A day in the life of Rainbow Trust’s Family Support Workers…
5am Ruth from our Kendal Team leaves home to collect mum and child to drive them to the Royal Victoria Infirmary in Newcastle for the child’s weekly chemotherapy treatment. Mum doesn’t drive and without Ruth in her Rainbow Trust Kangoo it would mean an overnight stay in hospital following the nightmare of public transport.
7am Louise from our Southampton Team prepares to provide one-on-one support to siblings, who are coming to terms with the terminal illness of their brother, by taking them on a day trip, offering them vital time to talk to a trusted adult who understands some of what they are going through. Louise has provided regular support to the family, since their son was diagnosed 18 months ago, and is a familiar face that the children look forward to seeing.
9am Catherine from our County Durham Team supports a tearful mum as she buys her child’s first school uniform even though she does not know whether her child will live long enough to wear it. The mum had been planning this shopping trip before her child became ill and thought that it would seem as though she had ‘given up’ on her child if she didn’t prepare for that all-important first day at school. Having the reassurance and support from Rainbow Trust helped her to understand that these feelings are ‘normal’ and that other families have faced the same dilemmas she has.
11am James from our Manchester Team accompanies a family to a consultation about the remaining options for the treatment of their child’s cancer. Hospitals can be very frightening places and parents find that it helps to have their family support worker with them during appointments. Not only because we have heard it before, but we are also able to understand the medical language and can spend valuable time after the appointment ensuring that the family are able to fully consider the options open to them.
1pm Clare from our Swindon Team provides emotional and practical support for a family at the funeral of their child. As well as being with the family on the day of the funeral, Clare will remain in contact with the family offering on-going bereavement support for as long as the family need it. This support can vary from family to family and may range from having a cup of tea with a mother who wants to remember the silly things that her child did and be able to laugh and cry at the same time with someone who knew her child, to individual work with brothers and sisters helping them put together a memory box to remember their brother or sister and the time that they spent together.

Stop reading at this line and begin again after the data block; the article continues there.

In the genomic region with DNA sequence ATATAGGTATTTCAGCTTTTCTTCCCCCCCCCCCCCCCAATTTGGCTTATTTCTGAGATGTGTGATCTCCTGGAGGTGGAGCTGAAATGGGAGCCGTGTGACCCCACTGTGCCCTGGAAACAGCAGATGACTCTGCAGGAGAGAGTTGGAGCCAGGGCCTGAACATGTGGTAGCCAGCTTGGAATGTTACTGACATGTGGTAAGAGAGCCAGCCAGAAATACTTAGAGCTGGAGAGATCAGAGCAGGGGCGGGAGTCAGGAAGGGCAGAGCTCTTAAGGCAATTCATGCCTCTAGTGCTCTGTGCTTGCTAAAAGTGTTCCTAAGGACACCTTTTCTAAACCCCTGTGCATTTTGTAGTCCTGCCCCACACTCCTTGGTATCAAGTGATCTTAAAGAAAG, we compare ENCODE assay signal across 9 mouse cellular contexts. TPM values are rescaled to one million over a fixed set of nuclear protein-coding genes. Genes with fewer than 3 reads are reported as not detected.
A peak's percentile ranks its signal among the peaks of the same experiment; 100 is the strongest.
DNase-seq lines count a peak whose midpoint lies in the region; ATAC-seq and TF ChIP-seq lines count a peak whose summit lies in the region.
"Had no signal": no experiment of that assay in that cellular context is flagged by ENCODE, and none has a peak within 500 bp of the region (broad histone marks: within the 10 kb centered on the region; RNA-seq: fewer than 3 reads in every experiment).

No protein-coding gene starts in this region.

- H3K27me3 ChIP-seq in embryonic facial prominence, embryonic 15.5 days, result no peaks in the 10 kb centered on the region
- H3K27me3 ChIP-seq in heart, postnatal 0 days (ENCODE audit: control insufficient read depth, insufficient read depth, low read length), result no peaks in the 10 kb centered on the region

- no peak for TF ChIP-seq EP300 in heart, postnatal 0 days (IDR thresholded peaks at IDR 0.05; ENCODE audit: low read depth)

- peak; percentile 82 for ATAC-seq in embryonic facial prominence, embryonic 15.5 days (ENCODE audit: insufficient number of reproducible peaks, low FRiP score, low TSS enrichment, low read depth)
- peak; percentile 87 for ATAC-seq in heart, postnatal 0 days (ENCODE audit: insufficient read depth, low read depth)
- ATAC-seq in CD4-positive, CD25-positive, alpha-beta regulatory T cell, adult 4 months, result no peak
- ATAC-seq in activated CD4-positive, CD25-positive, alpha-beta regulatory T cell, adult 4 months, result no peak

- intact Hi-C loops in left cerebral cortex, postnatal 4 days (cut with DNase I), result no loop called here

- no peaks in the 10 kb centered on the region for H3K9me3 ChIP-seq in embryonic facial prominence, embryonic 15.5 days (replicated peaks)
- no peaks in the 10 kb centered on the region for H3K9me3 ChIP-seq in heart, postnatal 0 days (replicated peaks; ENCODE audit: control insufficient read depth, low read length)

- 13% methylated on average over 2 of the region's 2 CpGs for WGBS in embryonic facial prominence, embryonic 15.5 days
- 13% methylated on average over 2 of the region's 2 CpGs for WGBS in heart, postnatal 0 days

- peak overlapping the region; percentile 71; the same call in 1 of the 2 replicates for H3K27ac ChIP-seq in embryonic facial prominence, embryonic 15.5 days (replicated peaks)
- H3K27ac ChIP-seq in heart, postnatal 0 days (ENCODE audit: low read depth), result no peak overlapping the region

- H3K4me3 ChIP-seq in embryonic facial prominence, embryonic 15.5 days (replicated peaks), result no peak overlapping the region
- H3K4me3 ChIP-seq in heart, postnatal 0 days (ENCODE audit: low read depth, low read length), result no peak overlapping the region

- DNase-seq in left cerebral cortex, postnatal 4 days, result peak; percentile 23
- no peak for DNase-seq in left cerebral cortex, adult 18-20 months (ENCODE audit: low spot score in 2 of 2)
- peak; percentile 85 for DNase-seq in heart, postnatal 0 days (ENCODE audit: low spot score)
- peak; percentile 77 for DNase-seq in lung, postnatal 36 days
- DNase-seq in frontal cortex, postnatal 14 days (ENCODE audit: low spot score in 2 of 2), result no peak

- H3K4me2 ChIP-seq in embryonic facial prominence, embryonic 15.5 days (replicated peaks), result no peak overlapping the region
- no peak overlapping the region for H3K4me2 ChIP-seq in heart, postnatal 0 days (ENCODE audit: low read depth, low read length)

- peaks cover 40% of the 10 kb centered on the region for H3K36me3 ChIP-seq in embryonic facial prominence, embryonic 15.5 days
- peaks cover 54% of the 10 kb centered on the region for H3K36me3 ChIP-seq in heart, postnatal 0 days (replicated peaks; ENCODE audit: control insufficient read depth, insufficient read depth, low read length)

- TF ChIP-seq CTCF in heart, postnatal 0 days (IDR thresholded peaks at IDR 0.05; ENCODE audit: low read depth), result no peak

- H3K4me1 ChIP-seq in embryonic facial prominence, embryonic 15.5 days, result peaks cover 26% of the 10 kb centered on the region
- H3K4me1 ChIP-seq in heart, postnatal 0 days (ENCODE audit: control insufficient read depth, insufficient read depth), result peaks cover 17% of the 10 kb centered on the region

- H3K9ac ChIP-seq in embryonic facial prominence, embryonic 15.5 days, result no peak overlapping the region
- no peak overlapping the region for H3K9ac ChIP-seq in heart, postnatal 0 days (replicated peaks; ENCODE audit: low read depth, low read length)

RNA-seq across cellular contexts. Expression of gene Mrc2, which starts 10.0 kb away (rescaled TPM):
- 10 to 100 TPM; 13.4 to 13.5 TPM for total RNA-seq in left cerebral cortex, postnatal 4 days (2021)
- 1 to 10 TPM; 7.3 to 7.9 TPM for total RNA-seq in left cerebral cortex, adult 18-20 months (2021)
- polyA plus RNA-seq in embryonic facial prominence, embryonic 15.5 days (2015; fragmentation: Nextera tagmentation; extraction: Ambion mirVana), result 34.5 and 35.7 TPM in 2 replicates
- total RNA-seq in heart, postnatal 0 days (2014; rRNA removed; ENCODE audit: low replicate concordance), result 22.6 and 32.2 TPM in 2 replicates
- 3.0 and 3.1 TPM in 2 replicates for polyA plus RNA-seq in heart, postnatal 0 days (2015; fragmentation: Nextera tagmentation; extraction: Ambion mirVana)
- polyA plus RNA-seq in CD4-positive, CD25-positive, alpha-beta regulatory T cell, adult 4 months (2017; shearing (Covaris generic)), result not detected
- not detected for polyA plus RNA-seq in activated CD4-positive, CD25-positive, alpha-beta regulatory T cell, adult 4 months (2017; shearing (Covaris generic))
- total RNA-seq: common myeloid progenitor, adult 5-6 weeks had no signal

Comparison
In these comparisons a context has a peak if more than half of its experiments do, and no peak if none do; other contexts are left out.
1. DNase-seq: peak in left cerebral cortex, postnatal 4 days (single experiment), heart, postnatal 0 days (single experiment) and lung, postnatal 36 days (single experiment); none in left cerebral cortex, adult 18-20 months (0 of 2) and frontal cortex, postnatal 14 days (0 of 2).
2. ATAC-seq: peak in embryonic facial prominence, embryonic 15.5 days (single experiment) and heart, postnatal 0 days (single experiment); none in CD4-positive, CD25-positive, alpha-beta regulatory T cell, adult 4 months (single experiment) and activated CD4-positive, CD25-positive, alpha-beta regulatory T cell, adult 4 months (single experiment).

3pm Diane from our Surrey Team visits a sick child in Great Ormond Street Hospital, the child’s mum has to go home to her three other children, desperately trying to keep the family together through their ordeal. Diane is a welcome face bringing valuable distraction for the child during their six weeks of unpleasant treatments. Spending time with a child in hospital gives mum a much needed break and time to focus on her other children as well as being a ‘new’ visitor for the sick child – someone who is there ‘just for fun!’
5pm Time for tea! Matthew from our Essex Team supervises tea with the siblings of a sick child, keeping them entertained whilst mum and dad spend precious time together with the sick child who is bed bound. Sometimes it is the little practical tasks that make all the difference to a family coping with the unthinkable – someone to make the tea and clear up afterwards just gives families that vital breathing space.
7pm Caroline from our Surrey Team visits a new family to assess what support Rainbow Trust can offer them. They have been referred by Great Ormond Street Hospital as their child has a very rare genetic condition that has been difficult to identify and treat. Mum, a single parent, has had to give up work and with four other children is simply not coping. Caroline will appoint a Family Support Worker to this family who will work with them – sick child, siblings and Mum – to enable them to deal better with their circumstances.
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